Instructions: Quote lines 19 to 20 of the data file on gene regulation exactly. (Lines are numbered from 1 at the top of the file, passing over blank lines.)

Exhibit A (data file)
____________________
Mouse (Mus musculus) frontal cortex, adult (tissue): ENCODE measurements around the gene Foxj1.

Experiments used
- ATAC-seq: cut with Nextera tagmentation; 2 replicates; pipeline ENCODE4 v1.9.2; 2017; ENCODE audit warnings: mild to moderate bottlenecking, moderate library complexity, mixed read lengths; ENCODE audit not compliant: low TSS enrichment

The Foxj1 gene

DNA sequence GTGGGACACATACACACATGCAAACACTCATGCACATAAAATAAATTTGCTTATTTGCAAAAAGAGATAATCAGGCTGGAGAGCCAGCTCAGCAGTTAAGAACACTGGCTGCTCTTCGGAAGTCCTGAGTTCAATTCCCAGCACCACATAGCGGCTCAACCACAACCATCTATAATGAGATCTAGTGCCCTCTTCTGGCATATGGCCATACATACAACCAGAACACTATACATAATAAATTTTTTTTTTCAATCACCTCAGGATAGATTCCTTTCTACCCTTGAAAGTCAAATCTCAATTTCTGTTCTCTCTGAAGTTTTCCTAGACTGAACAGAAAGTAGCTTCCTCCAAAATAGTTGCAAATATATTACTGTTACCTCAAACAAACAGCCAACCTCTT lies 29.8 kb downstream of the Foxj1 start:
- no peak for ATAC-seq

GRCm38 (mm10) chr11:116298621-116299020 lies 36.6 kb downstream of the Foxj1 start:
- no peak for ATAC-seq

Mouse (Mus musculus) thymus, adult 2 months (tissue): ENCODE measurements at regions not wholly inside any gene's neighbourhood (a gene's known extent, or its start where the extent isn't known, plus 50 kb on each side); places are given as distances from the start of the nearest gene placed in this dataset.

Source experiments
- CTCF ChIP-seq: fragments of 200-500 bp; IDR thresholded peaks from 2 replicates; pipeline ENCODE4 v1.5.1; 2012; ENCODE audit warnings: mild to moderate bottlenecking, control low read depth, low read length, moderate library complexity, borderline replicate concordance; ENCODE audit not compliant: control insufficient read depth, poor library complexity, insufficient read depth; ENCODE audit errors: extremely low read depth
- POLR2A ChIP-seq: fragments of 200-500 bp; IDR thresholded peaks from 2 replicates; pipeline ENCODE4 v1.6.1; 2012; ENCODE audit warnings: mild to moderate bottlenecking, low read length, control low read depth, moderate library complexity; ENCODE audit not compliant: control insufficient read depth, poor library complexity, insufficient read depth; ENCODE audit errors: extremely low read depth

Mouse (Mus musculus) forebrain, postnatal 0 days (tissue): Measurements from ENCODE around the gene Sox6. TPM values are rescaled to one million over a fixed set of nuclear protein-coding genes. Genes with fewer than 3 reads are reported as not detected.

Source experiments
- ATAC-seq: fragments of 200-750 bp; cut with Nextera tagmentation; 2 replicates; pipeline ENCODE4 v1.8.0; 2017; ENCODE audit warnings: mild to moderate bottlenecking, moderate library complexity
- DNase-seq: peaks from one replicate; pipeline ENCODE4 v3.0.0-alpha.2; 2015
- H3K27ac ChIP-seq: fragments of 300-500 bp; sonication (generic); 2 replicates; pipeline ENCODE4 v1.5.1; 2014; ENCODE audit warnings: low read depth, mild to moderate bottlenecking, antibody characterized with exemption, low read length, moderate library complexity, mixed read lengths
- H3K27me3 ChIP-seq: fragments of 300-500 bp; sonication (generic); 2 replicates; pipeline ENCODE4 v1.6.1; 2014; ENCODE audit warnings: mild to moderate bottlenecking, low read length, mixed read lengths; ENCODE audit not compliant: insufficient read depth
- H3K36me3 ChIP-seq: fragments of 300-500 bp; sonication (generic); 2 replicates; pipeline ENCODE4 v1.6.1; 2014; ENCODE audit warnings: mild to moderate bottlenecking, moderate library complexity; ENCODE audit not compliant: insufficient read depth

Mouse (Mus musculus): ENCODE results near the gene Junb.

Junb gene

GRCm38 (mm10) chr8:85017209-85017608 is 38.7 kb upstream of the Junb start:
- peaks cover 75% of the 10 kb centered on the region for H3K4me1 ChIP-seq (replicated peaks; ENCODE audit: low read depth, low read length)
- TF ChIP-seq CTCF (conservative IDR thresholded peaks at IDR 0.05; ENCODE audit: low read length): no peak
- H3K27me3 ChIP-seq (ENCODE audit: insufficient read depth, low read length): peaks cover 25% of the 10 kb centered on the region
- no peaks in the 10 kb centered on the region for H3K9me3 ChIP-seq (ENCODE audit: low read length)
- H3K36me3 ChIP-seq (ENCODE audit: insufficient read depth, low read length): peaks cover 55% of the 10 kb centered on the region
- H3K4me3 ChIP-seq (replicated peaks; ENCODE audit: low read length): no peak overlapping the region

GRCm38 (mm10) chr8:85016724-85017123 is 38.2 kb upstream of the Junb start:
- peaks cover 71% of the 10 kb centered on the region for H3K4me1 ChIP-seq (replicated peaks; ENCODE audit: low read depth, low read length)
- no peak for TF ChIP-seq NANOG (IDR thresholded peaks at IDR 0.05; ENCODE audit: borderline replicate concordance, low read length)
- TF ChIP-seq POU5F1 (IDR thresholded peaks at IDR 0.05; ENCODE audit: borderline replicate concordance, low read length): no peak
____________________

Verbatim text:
- H3K36me3 ChIP-seq: fragments of 300-500 bp; sonication (generic); 2 replicates; pipeline ENCODE4 v1.6.1; 2014; ENCODE audit warnings: mild to moderate bottlenecking, moderate library complexity; ENCODE audit not compliant: insufficient read depth

Mouse (Mus musculus): ENCODE results near the gene Junb.